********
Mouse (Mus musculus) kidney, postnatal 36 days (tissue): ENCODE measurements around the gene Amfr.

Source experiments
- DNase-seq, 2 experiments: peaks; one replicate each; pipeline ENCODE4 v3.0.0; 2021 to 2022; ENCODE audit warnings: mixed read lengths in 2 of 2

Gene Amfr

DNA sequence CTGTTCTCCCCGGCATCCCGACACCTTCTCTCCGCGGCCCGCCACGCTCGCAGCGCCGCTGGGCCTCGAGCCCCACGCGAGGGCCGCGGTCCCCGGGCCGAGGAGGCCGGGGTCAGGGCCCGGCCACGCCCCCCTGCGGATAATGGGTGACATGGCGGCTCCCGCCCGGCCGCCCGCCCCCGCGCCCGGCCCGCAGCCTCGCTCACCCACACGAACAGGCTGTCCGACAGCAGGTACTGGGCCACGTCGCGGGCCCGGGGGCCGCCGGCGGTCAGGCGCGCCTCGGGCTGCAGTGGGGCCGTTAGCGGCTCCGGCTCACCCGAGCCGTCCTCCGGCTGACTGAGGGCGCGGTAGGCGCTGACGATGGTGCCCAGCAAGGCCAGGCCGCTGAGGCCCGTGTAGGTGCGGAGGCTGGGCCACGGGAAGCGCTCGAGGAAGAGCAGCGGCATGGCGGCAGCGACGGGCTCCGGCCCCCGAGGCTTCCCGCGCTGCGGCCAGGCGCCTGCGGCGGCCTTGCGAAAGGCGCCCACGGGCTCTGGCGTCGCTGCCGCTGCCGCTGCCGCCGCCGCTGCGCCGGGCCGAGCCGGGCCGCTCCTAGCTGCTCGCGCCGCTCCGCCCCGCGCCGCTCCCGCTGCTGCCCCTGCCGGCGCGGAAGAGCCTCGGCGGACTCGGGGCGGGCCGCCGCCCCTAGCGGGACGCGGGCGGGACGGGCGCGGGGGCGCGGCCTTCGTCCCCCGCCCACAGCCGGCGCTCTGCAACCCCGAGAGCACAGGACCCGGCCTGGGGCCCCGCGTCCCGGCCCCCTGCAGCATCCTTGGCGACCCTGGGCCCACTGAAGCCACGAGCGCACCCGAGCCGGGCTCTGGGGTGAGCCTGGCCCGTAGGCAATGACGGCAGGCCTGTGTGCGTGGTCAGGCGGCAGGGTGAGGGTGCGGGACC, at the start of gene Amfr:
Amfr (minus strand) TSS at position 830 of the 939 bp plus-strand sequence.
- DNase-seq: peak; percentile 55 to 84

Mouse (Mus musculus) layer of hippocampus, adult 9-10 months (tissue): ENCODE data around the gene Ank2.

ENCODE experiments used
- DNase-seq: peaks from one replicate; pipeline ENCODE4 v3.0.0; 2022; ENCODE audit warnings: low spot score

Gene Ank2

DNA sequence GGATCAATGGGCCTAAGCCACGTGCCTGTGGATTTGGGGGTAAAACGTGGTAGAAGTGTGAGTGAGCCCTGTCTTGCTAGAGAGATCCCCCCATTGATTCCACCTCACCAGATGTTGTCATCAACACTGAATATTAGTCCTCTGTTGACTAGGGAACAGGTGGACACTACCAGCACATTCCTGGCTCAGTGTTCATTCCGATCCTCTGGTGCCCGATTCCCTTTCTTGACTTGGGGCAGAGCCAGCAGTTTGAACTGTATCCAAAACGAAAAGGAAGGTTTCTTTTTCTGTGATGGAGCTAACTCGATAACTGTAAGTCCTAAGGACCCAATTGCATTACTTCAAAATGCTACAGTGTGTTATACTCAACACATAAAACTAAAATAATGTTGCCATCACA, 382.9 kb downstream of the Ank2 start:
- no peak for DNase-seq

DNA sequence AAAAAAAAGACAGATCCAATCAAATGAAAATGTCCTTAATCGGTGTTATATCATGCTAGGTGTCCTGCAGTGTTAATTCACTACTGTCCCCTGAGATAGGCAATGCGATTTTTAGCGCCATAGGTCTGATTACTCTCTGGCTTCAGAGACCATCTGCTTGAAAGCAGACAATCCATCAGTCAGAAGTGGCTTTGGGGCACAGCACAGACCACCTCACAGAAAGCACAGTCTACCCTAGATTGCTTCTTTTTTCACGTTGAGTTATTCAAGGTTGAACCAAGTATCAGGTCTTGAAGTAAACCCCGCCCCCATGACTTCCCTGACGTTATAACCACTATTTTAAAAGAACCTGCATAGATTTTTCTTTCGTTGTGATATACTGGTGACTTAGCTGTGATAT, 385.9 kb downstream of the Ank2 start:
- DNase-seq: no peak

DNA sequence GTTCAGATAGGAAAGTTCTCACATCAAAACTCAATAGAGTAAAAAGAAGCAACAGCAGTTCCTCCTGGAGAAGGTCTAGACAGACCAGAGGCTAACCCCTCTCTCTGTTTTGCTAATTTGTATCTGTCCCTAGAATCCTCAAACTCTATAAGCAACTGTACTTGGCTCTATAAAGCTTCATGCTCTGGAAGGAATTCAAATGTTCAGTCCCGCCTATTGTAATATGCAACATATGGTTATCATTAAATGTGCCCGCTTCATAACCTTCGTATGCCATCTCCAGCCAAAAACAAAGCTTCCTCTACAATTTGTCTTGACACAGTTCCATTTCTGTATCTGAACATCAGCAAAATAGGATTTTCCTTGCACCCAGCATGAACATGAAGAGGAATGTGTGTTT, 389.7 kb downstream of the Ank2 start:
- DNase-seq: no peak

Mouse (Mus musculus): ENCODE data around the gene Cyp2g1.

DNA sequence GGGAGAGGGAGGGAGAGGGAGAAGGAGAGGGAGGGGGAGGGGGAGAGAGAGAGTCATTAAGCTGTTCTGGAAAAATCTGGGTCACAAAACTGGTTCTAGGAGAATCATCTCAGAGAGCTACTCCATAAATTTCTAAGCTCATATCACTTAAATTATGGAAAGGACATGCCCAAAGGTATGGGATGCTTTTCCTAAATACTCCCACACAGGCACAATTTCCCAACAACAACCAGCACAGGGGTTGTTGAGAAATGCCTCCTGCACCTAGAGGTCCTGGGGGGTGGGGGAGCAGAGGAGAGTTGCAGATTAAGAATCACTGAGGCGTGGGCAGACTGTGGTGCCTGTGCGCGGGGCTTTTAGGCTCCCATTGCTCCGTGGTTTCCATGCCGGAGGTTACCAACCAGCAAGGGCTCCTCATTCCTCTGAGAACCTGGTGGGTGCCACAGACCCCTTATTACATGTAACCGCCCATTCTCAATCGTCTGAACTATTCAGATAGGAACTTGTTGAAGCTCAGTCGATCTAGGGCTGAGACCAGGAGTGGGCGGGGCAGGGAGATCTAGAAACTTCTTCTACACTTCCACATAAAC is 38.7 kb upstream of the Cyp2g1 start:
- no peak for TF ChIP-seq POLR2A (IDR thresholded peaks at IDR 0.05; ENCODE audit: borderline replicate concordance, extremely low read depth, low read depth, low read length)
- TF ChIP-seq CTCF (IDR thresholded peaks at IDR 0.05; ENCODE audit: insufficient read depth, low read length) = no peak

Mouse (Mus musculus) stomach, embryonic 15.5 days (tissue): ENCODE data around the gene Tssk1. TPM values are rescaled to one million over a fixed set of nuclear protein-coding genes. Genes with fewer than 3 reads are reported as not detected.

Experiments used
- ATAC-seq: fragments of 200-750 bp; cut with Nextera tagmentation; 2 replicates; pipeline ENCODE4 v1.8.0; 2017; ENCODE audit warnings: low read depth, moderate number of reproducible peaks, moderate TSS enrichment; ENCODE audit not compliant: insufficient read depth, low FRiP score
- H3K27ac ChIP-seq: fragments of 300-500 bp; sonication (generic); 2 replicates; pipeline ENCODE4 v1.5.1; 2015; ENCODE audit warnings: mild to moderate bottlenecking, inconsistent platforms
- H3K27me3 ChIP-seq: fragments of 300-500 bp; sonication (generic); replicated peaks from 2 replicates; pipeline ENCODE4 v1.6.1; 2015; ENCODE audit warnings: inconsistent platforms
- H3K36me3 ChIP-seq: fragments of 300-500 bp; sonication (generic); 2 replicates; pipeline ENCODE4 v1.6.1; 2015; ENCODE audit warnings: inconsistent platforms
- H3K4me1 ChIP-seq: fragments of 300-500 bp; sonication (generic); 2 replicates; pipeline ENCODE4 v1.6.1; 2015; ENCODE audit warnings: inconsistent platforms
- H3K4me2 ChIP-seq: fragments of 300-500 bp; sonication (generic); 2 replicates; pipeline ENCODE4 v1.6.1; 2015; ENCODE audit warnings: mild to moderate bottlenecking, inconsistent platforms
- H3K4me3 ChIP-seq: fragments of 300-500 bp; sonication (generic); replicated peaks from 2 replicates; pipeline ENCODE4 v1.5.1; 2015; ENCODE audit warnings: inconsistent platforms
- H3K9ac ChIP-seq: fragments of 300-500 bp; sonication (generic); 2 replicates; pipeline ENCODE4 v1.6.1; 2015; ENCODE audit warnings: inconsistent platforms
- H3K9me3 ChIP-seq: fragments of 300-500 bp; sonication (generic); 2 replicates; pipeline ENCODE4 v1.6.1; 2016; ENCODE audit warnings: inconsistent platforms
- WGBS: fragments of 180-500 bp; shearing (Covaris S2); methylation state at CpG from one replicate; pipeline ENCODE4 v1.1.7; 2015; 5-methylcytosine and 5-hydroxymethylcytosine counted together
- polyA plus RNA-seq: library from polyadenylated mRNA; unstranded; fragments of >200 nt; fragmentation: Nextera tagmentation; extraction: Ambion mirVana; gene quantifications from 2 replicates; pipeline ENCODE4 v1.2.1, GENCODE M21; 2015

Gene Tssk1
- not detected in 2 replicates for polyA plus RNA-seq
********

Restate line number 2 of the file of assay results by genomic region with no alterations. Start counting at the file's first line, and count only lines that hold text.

Source experiments